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Char Boshart, M.A., CCC-SLP

          Intra-Oral Suction:  The Most Important Part of Your Swallow

Most people who do a tongue thrust swallow gather their food and liquid to prepare the swallow do so incorrectly.  Their intra-oral suction is either different or absent.  

Prior and during the swallow, their tongue is forward, and with the help of the lips they create a type of suction to try to move the liquid back.  Sometimes the water falls out as the lips are pried open during the drinking evaluation.  The water is still up front, when it should be heading back to the tongue to be swallowed. 

Not only is their swallow more effortful, as the tongue goes forward to gather it stays there and swallows. 

Correct intra-oral suction pulls and gathers the contents back to the surface of the tongue so it can be swallowed.  Easy!  It makes swallowing pills easier, too. 

Following are seven important points about intra-oral suction.  

  1. Before the food and liquid come into your mouth, make sure your tongue stays inside.  It should be just below the top bumpy ridge (the alveolar ridge); you can keep it on the ridge, if you wish.  The tongue must NOT move forward as the liquid and food come in.  It’s too risky; we don’t want the tongue to stay forward and swallow.
  2. Intra-oral suction happens throughout your mouth, not just the front.  It’s “a big pull from the back.”
  3. Intra-oral suction is not about taking in a big breath.  It fact it has nothing to do with breathing in.  It’s about closing lips and creating a big pull from the back of your mouth that influences the front of your mouth, as well.
  4. Intra-oral suction requires lips to be closed.  No lip pursing, just gently closed lips. The lips play no active part in generating suction other than to just stay closed.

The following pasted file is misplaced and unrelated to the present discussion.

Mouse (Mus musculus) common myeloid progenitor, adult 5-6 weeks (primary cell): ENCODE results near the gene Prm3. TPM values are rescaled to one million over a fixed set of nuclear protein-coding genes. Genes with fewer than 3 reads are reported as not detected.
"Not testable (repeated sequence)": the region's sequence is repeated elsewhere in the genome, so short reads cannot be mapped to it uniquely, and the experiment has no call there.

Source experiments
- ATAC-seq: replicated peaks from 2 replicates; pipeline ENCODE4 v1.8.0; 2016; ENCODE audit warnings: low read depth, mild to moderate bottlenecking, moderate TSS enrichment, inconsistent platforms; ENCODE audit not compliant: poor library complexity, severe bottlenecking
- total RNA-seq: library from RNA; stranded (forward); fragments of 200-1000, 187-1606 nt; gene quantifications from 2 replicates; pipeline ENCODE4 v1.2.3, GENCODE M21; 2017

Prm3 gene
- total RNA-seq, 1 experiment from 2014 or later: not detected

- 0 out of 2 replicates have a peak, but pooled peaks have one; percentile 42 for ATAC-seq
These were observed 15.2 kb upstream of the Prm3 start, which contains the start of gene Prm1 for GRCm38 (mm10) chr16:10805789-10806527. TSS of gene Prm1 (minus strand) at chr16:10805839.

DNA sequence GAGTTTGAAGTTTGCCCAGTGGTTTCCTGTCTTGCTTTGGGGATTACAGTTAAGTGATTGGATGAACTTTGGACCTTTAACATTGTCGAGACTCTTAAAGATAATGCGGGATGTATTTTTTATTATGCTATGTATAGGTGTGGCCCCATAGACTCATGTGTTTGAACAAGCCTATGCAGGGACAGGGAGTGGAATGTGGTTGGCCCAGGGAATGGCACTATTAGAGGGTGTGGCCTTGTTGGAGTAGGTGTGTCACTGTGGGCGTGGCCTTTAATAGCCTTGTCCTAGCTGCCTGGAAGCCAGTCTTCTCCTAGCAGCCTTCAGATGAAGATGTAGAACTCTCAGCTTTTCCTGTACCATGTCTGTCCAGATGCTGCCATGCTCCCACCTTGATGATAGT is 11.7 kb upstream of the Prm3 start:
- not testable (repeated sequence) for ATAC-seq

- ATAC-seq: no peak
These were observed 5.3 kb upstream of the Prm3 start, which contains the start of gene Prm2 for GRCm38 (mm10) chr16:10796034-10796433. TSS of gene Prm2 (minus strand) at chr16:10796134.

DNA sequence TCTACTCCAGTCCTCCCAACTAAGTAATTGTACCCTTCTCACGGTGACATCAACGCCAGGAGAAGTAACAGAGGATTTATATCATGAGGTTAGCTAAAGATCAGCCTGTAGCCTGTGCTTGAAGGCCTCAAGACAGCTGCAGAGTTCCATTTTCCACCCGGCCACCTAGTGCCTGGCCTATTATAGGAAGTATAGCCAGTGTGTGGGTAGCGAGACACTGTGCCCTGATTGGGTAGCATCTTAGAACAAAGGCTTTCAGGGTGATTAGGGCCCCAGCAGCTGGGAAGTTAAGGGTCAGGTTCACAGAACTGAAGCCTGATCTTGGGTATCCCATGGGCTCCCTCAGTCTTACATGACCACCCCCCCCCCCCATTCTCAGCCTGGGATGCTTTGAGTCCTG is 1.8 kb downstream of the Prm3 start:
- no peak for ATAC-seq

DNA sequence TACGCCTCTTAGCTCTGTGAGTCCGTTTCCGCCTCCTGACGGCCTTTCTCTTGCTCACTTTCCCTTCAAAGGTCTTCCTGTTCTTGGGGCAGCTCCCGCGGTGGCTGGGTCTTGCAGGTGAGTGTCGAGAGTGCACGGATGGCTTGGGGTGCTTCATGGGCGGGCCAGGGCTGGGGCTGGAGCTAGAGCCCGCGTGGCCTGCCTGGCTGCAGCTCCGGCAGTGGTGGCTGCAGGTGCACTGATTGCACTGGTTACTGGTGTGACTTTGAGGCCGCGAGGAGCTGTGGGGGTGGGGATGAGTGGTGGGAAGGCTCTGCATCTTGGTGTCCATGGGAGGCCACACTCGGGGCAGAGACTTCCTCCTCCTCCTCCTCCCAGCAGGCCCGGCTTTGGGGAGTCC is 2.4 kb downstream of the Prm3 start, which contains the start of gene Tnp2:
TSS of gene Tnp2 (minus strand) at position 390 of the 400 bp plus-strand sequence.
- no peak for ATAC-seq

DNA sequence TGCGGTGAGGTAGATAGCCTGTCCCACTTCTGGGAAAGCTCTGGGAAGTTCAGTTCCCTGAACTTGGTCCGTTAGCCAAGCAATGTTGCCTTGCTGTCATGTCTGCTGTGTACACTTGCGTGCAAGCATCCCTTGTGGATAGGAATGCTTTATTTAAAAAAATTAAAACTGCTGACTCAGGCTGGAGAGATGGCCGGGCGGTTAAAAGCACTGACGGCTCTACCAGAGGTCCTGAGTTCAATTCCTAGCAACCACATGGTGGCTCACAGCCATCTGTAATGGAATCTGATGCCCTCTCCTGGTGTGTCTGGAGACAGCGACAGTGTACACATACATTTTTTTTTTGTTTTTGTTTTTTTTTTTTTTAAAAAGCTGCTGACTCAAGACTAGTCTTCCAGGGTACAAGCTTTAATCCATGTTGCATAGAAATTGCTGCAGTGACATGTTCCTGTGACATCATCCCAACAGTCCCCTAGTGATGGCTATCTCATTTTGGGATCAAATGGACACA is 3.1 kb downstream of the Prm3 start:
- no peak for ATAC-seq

5. Because intra-oral suction happens behind closed lips, no one can see your intra-oral suctioning—you can’t even see it in a mirror.  To tell if you are doing it correctly, you must focus and feel the inside of your mouth and what is happening, i.e., what is touching what.  How does it feel?  Where is your tongue?  Do you feel a big pull from the back?  Do you feel your lips suctioning against your teeth? 
  6. What about the jaw? During intra-oral suction and while the lips are closed, the jaw lowers just a bit, not a lot.  It tends to move according to what the tongue needs.  If the tongue dips down a lot, the jaw will assist and lower, too.  It is possible to suction with your teeth closed, but it may not be very comfortable or serviceable.  You, of course, bite your teeth together to anchor and help the tongue to life and squeeze the contents down for the actual swallow.
  7. What do you do with your tongue?  Keep in mind, all of this eventually happens very quickly.

For in-coming liquid, the front-tongue dips down (vertically to receive the liquid) as you create the pull.  The back-tongue stays up.  An enclosed space is created between the tongue and the back of the lips.  The lips stay gently closed while the gathering-action happens inside, mid-mouth.

Here’s another variation for in-coming food.  Chew the food into small pieces then suction and gather the pieces onto the top of your tongue.  Then Bite-Squeeze-Lift and swallow.  Specifically, during the gathering of the food, the front-tongue touches the ridge as the sides lower slightly to receive the suctioned food.  The tongue does not go after the food.  It stays put and receives it via the suction.

Comments (2 Responses)

08 August, 2022

Char Boshart

Thank you for your question, WilliamHood! Yes, everything elevates/moves and compresses vertically: the jaw closes (teeth interdigitate), and each part of the tongue (front, middle, back) squeezes up in a rolling-stripping motion to move the contents back and down.

08 August, 2022


when you say bite squeeze lift and swallow is the tongue squeezing the palate?

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